Plug this hole in regs

The discovery that thousands of gallons of natural gas liquids leaked into the Parachute Creek watershed has raised questions that go beyond the actions of Williams, the company…




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Wow, something good came of the Parachute spill. There are actual calls for regulation coming from the Sentinel! Amazing.

I had proposed to Dennis Webb that the Colorado Dept. of Labor had jurisdiction over the tanks and interconnecting pipelines by following the lead of their jurisdiction over Boilers and Pressure Vessels. The associated pipelines are usually under the rules of the pressure vessels when they are connected. This led to:
http://www..colorado.gov/cs/Satellite?blobcol=urldata&blobheader=application/pdf&blobkey=id&blobtable=MungoBlobs&blobwhere=1251851380052&ssbinary=true
Mr. Webb related, in follow-up, they had informed him that their jurisdiction was to “commercial” handlers of petroleum products. Buried in Sect. 3-1 (b) (5 )or (11). liquid petroleum gases and separation could be a disclaimer of tanks under jurisdiction or by deferring the tanks to the U.S. Dept. of Transportation below (see highlight of on liquid pipelines) as part of their system.

http://208.109.252.161/copa/

The Colorado Pipeline Association (CoPA) is comprised of pipeline operators in Colorado that are dedicated to promoting pipeline safety by providing information for excavators, state residents, businesses, emergency responders and public officials.

The Colorado Public Utility Commission’s (PUC) Pipeline Safety Group inspects, regulates and enforces intrastate gas pipeline safety requirements. The Office of Pipeline Safety (OPS), within the U. S. Department of Transportation, Pipeline and Hazardous Materials Safety Administration (PHMSA) inspects, regulates and enforces interstate gas pipeline safety requirements and both interstate and intrastate liquid pipeline safety requirements.

I disagree with CDoL, as, if the vessels and a connecting lines are not under their Div. of Oil and Public Safety, it is under their Boiler and Pressure Vessel Section with pressure vessels and connecting lines. However, if each State agency disclaimers are valid or they refuse accepting jurisdiction, then the U.S.D.O.T. would have jurisdiction by that State refusal to accept code enforcement by either PUC or CDoL as local regulatory agencies. If U.S.D.O.T. has a jurisdictional interest, then they too can fine for failures that result in spills and they have rules and safety regulations for construction, maintenance, and operation of these systems. Now CDPHE, has Hazardous Waste Clean-up, either U.S.D.O.T. or a State agency should have safety requirements for the systems, and if these are not as should be, they should also have penalty for breaches. CDPHE should fine to recover cost of supervising clean-up, and, punitive if cause is relative to violations of other agency requirements of safety.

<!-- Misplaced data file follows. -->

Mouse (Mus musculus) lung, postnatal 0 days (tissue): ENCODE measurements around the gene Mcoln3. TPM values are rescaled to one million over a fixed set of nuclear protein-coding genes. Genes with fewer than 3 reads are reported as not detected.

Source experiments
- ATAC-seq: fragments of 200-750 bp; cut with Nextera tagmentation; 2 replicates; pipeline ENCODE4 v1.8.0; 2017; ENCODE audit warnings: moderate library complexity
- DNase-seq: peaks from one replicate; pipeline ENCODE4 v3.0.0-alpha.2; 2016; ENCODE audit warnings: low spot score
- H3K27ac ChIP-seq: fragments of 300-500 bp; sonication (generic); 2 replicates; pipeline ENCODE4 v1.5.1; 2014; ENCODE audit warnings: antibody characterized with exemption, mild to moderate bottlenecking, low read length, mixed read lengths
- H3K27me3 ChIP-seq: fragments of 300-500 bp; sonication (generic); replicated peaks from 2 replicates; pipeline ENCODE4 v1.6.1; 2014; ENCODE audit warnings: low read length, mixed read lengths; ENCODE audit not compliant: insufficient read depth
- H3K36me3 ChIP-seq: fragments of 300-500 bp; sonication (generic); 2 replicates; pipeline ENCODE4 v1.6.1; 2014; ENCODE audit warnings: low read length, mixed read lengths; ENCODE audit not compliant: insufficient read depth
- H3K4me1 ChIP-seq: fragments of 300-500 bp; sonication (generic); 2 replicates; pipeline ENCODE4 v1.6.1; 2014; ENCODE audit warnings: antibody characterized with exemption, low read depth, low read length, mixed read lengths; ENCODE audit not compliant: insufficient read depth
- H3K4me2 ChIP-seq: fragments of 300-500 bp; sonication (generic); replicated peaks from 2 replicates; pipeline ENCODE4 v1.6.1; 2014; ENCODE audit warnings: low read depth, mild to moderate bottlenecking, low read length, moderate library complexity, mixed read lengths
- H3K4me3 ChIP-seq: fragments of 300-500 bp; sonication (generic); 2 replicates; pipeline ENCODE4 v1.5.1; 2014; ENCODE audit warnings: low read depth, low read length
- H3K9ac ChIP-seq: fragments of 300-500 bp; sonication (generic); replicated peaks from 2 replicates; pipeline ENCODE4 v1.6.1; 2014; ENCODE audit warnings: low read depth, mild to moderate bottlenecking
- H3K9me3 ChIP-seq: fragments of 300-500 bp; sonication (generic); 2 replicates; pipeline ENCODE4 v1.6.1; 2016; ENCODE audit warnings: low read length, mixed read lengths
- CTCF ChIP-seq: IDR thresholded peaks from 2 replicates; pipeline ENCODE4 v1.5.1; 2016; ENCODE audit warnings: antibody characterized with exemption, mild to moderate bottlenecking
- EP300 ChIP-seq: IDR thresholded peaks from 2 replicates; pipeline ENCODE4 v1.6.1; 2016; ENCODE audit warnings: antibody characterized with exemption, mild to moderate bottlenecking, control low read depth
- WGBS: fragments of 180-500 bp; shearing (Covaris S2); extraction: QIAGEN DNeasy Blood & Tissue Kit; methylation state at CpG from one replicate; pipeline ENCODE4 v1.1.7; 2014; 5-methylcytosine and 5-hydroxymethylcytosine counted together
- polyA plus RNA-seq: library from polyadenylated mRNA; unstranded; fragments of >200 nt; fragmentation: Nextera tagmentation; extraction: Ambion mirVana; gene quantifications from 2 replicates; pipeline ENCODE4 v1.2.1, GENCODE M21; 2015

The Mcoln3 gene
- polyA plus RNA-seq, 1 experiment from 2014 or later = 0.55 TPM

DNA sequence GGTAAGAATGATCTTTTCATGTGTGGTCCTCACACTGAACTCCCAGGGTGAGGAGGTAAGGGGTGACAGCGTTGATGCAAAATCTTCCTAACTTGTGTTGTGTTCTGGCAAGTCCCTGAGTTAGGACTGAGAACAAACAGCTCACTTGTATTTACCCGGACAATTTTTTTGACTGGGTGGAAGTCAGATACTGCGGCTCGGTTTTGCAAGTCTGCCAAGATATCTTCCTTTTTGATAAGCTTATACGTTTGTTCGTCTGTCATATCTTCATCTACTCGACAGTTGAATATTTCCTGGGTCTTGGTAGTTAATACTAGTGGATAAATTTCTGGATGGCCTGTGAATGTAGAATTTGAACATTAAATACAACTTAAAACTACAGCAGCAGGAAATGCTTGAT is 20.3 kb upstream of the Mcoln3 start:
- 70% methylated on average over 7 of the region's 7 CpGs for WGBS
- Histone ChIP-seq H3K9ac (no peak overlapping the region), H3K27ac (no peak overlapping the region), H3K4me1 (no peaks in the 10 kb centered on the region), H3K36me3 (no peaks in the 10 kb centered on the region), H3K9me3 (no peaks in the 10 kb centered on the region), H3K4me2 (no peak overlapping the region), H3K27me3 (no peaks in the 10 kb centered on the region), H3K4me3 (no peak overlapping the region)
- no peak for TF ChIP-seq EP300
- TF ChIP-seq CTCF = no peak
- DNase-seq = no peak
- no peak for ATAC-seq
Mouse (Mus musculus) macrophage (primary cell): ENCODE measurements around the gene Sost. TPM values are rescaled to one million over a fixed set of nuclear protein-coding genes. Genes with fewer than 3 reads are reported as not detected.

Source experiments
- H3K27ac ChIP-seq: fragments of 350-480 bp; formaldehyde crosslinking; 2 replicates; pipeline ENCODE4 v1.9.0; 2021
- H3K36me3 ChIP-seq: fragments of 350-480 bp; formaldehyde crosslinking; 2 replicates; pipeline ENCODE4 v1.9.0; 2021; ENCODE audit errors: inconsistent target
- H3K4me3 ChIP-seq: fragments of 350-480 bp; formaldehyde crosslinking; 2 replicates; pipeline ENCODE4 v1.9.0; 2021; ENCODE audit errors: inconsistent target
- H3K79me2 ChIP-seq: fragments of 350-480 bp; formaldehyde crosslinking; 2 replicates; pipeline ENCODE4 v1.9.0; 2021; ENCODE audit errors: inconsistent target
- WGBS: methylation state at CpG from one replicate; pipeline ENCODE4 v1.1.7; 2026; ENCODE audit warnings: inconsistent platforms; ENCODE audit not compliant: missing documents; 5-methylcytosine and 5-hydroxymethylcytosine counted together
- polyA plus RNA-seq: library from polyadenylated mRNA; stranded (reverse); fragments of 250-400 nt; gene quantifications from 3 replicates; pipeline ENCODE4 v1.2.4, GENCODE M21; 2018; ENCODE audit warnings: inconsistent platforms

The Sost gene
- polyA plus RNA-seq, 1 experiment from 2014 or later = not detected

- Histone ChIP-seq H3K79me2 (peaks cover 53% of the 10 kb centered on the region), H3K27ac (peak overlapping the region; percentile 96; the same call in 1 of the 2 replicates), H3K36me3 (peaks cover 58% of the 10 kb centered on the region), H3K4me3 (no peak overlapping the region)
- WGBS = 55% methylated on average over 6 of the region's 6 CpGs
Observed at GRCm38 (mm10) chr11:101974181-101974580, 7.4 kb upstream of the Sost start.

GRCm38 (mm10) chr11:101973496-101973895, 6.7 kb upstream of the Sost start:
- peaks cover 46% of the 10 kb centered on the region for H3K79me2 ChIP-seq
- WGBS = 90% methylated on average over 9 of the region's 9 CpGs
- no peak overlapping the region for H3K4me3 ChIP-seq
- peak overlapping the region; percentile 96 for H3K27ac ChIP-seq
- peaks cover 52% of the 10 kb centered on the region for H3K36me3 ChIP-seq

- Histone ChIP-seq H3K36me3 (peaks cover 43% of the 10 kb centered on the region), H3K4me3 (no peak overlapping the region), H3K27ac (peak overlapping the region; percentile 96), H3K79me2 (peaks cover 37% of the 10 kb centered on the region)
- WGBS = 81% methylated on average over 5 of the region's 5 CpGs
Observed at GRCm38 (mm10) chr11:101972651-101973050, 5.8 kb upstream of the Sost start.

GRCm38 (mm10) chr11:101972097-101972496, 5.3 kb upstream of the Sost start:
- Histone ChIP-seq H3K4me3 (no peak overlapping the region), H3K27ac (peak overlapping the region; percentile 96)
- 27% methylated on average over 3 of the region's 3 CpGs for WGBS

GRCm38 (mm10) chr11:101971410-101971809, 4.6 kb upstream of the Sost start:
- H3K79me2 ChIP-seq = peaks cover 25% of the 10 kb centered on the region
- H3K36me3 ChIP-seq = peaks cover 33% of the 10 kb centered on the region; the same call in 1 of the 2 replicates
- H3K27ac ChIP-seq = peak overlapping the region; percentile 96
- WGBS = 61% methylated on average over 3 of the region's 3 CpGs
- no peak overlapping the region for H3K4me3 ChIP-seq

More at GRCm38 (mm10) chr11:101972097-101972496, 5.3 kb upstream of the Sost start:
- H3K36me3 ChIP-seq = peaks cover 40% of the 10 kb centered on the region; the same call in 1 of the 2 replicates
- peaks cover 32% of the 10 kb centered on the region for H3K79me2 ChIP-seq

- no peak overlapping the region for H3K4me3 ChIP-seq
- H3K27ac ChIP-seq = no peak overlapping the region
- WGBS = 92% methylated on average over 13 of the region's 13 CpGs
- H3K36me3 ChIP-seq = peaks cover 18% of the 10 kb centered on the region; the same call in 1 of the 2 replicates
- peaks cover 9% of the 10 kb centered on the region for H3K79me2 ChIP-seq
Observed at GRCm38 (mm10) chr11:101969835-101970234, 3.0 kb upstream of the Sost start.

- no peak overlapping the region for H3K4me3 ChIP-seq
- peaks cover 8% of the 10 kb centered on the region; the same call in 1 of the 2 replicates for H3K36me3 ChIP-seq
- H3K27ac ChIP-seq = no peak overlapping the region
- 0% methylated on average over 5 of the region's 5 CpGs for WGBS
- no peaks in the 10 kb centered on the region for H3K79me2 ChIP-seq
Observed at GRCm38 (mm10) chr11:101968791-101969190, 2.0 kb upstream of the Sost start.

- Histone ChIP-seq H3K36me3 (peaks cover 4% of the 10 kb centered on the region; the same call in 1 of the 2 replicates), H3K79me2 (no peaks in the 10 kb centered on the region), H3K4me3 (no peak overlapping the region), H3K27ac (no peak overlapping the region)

In this post I would address that I do not believe Williams has a valid claim that the regulations do not apply to its’ line crossing the creek. There are most likely gathering tank/pipe and pump(s) in the plant. This is because it is necessary to keep the volatiles in a liquid stage after cold separation and to provide head to the next storage tanks. Although there are special requirements for creek crossings, it does not exclude that transport line from plant to storage tanks from jurisdiction. Wherein, storage away from plant can be a safety feature, the pipelines are all still transport lines subject to the requirements of pipeline safety. This appears to me as an attempt to “loophole” a transferring pipeline and I would say, if this line sent the liquids to tanks in Rifle or Rangeley or Grand Junction it would be clearly regulated by PHMSA and the only difference would be the pump size in the plant and the line length to the tanks.

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